The jamming pattern within a resync interval may be determined by using the error control coding. For example, the error control coding may include a nested code. An inner code may provide error detection using a parity check in which a check bit may be added after a predetermined number or bits of information. The outer code of the nested code may provide error control coding using a Reed-Solomon technique. The Reed-Solomon technique redundantly represents the digital signal to ensure that each signal segment will be received in many different almost any jamming patterns. The amount of redundancy may be predetermined based upon the throughput rate. For this example, the 160 bits of digitized voice signals in each resync interval may be divided into eight words of twenty bits each. A parity check bit may be added after five bits of information and a Reed-Solomon (15,6) over GF (16) may be used to yield the 480 data bits for the resync interval.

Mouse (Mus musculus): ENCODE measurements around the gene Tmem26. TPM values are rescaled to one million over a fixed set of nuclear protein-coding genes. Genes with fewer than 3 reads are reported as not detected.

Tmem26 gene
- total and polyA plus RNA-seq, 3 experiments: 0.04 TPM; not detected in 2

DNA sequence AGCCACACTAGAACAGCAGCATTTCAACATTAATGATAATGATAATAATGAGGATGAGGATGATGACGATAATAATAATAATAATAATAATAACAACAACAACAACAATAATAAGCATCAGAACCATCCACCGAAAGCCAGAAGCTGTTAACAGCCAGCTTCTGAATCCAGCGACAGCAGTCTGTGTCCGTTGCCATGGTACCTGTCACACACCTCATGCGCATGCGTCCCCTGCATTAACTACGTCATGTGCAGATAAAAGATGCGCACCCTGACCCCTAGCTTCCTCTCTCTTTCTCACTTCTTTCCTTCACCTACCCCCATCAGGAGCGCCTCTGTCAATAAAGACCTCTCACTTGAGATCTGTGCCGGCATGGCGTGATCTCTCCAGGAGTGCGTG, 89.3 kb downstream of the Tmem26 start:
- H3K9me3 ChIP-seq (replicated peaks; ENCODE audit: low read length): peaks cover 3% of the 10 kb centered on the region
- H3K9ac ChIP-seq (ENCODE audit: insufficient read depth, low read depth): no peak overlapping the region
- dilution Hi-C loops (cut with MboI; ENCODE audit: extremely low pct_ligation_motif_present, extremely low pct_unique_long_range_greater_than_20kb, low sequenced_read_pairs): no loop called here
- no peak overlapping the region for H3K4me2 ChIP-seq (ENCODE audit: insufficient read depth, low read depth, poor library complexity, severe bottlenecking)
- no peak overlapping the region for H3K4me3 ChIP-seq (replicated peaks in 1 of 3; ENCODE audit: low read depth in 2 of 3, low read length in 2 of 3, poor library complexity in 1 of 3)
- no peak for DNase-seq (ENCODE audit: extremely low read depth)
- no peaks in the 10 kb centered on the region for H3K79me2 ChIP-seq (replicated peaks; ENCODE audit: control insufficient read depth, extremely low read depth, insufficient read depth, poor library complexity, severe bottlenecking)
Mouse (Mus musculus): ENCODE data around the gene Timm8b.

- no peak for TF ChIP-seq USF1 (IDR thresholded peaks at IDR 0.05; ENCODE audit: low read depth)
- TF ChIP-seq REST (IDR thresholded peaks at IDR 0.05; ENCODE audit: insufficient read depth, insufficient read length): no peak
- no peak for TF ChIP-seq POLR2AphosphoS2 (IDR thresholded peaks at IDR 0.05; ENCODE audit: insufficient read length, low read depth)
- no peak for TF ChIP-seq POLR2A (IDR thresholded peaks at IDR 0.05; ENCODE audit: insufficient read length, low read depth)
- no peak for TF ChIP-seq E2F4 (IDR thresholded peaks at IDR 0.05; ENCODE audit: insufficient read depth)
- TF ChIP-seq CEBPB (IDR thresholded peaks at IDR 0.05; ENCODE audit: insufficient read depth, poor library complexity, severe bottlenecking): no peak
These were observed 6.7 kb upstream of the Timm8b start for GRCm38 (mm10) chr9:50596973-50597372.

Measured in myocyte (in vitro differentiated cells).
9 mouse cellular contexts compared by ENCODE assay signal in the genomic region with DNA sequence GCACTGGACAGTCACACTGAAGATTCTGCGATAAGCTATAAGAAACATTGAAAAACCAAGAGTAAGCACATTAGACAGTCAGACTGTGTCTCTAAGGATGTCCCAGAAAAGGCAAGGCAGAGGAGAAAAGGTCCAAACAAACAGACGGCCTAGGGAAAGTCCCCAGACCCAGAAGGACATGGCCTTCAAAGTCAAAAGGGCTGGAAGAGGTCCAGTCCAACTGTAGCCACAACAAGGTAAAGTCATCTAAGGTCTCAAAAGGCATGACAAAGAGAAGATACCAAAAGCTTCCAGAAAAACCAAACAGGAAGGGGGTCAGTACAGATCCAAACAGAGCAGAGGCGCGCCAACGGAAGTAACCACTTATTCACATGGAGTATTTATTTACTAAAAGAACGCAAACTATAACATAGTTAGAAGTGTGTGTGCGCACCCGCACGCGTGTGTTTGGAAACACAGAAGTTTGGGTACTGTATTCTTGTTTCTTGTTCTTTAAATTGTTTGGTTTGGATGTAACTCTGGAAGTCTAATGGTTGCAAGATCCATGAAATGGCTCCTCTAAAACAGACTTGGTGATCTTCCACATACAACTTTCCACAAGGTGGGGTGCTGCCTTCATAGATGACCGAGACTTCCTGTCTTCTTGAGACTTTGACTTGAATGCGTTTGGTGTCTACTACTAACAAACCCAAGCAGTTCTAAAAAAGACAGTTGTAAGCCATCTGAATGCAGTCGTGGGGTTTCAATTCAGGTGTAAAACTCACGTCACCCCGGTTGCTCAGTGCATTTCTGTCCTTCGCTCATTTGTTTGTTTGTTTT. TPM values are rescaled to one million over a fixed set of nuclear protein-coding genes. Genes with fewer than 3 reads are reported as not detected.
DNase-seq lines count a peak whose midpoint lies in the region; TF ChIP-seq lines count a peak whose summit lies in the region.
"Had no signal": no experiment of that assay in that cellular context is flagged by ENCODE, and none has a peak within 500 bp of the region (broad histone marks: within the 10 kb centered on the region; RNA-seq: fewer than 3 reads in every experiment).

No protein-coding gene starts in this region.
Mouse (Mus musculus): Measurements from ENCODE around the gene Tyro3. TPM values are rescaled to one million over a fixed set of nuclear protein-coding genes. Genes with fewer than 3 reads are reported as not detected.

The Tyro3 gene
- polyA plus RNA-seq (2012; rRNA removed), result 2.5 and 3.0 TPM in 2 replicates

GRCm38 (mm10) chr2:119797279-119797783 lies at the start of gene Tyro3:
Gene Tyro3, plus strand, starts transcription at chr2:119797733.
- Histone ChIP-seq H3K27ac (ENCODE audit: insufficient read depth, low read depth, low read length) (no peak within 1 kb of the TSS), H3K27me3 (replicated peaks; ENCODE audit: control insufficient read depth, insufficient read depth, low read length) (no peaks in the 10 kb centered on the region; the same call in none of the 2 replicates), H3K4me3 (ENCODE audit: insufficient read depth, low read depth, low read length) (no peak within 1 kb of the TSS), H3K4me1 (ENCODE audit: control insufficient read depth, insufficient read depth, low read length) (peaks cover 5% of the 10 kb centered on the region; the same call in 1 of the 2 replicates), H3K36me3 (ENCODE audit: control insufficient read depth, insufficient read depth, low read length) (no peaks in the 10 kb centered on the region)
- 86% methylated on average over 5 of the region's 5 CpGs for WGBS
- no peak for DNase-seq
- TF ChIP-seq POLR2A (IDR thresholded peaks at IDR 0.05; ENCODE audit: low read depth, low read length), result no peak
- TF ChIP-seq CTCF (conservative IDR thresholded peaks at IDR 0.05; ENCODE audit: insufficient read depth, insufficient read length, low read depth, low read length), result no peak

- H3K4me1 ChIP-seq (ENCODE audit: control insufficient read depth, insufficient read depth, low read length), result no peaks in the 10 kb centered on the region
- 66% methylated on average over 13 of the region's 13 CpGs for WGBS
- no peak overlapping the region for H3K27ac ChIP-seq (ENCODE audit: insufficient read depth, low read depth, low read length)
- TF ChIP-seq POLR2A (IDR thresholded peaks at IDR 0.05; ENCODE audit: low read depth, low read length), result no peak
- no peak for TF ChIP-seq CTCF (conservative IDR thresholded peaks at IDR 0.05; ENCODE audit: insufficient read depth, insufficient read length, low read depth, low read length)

At the receiver, the jamming pattern for a particular resync interval may be identified by alternately hypothesizing various predetermined jamming patterns. With reference now to FIG. 3, eleven different patterns (designated 0-10) that may be used with a preferred embodiment of the present invention represent each possible pattern in which up to two of the four hops in each resync interval may be jammed. For example, pattern 0 includes no jamming, pattern 4 includes jamming of the fourth hop, and pattern 8 includes jamming in the second and third hops. For each of the assumed jamming patterns, the error control coding described above (the parity checks and the Reed-Solomon techniques) may be decoded to attempt to resolve the received signal for each assumed jamming pattern. The results for each of the assumed jamming patterns may be analyzed by voting to determine which of the jamming patterns produce the best results. The selected jamming pattern may be then used in the demodulator to reconstruct the received signal so that the received signal may be communicated to the recipient of the message in a display or through a speaker.